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Sunday, October 17, 2010

Quote of the Day

"I definitely want Brooklyn to be christened, but I don't know into what religion yet."
 -David Beckham-

Scream 4 Trailer

The Scream 4 Trailer was just shown at at the Scream Awards 2010.  I am a fan of the first three scream films but am a little skeptical about this one.  The trailer is not all that exciting either.  What do you think?!?

Korean boy singing Mariah's "Hero"

October Horror Movie of the Day #17 - Scream 2

The Film: Scream 2
The Director: Wes Craven
The Cast: Neve Campbell, Liev Schreiber, David Arquette, Courtney Cox
Release Date: December 12, 1997.

Wes Craven's Scream is undoubtedly one of the most influential horror films for my generation, but I've always had a real soft spot for the first sequel to that film.  What could have been called "Scream: The College Year" lacks some of the novelty of its predecessor, but some interesting character moves make up for that in my mind.
Most notable is my hero, Liev Schreiber.  Despite what you know, the dude is totally the best actor ever who's not named Kurt Russell.  As the opportunistic Cotton Weary, Schreiber is awesomely snarky and all kinds of awesome.  Add in the also-mega-awesome Timothy Olyphant, the always cheesy Jerry O'Connell, and the cuteness of late 90s Sarah Michelle Gellar, and you've got a movie that wins The Mike's heart.  Is it better than the first?  Nope.  But it's AWESOMER!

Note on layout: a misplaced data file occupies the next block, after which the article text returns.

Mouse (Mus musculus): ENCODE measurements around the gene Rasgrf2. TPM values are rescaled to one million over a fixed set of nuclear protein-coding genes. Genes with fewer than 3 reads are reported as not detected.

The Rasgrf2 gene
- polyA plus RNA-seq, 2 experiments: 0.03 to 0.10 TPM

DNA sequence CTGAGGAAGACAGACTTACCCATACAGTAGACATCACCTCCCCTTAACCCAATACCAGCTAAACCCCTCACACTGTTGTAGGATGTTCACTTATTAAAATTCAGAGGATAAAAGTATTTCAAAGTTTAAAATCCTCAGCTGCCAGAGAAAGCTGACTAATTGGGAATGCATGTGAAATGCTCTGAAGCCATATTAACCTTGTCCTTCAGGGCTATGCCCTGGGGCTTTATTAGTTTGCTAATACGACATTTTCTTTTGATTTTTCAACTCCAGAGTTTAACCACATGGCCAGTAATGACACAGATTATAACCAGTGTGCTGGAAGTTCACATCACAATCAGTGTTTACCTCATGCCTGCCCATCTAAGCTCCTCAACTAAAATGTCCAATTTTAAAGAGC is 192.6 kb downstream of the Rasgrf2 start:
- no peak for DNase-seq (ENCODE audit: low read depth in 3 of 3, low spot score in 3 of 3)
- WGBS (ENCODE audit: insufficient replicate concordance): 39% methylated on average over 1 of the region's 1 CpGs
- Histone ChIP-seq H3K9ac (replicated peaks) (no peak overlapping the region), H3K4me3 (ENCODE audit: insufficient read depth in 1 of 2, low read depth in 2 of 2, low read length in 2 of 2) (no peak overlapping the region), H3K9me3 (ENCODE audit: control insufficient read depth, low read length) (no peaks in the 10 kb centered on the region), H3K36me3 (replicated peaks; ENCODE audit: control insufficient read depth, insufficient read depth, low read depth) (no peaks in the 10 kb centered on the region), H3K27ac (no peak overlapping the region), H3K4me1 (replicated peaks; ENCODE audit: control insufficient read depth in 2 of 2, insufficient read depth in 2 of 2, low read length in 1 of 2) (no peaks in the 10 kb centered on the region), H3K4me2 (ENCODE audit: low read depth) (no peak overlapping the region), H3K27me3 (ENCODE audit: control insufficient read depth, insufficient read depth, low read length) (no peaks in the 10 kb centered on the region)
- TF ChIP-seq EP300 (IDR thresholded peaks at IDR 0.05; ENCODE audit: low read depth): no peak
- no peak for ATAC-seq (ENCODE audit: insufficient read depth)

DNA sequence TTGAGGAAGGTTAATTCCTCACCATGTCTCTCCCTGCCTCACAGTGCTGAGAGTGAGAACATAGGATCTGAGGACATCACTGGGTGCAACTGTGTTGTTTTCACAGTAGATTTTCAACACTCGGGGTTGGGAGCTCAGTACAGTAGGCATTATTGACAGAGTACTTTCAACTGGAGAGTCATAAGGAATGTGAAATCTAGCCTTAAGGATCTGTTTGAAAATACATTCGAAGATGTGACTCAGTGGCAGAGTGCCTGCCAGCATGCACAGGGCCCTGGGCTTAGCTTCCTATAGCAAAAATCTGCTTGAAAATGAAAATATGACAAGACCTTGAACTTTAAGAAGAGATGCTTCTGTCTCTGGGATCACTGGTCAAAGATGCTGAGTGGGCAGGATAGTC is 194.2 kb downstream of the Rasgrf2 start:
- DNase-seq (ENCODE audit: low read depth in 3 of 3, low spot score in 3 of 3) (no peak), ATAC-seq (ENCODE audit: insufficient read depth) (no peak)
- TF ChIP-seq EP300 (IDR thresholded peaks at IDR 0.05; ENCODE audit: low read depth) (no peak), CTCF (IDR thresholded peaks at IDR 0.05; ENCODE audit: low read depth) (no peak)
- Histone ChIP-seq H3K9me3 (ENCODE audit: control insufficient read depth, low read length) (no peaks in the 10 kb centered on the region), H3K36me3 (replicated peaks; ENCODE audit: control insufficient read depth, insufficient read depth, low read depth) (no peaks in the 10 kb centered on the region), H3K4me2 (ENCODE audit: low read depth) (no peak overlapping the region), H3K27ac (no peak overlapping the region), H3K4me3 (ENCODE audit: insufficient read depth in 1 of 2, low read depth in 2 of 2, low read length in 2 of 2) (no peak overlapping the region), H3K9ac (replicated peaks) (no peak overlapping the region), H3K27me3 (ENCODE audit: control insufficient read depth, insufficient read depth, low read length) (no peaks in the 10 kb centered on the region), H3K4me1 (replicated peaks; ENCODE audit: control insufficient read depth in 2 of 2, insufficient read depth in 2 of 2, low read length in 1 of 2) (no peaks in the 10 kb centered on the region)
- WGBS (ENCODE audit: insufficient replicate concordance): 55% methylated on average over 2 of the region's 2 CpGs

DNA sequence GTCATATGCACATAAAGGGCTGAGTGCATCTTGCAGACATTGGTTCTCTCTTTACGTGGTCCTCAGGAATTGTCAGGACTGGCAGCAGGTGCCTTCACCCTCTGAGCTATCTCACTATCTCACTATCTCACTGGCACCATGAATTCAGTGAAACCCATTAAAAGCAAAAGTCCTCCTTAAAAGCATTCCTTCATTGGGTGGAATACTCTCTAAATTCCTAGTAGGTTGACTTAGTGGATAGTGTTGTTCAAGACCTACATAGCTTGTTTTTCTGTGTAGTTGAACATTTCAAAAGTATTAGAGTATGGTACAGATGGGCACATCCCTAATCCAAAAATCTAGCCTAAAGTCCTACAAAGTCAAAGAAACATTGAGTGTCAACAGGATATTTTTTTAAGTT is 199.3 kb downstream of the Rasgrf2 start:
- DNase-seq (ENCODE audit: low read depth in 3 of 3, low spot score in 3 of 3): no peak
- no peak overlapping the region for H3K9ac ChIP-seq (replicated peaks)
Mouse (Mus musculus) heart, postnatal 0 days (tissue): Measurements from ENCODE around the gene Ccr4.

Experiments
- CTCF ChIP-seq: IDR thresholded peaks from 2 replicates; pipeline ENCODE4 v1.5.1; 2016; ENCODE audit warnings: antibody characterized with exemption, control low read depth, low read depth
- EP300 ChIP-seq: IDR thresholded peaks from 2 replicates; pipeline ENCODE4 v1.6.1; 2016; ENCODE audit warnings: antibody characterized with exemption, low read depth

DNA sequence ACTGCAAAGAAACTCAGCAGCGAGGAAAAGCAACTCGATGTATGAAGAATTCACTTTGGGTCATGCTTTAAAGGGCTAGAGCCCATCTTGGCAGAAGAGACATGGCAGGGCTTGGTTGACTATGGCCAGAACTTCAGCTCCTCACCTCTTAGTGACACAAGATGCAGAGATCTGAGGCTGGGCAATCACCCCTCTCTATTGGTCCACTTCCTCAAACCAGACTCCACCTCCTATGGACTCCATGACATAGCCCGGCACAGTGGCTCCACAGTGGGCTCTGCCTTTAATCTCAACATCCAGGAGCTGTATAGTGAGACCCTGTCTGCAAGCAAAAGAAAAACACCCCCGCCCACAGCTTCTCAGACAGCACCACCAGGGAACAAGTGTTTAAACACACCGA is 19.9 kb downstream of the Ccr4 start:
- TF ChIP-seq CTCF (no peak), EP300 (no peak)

(Apologies to the gorgeous Rose McGowan, who did her best to keep the original in contention.)

October Horror Movie of the Day #16 - Dawn of the Dead

The Film: Dawn of the Dead
The Director: George A. Romero
The Cast: David Emge, Ken Foree, Scott H. Reiniger, Gaylen Ross
Release Date: September 2, 1978

Few horror films are as large in scale as George Romero's sequel.  Though it's relatively minimal in setting - after a brief set-up the whole movie takes place in the now famous Monroeville Mall - Dawn of the Dead seems to have as wide a view of the human condition as any horror film.  Like Romero's other zombie films, the human reactions to a zombie outbreak is the primary focus.  The zombies are just the force that sets their story in motion.

While Romero has come back the zombie game a whopping six times now (and while I still slightly prefer the simple nightmare that is Night of the Living Dead), he's never had as much control over his film as he does in Dawn.  The result is an intelligent and moving film that survives a few too many montages of the characters' new lives in the mall (at over 130 minutes, it's one of the few horror epics).  Don't let me fool you - there's a ton of gore, especially in the final act - but that's not why I love Dawn.  This is social commentary in horror at its finest.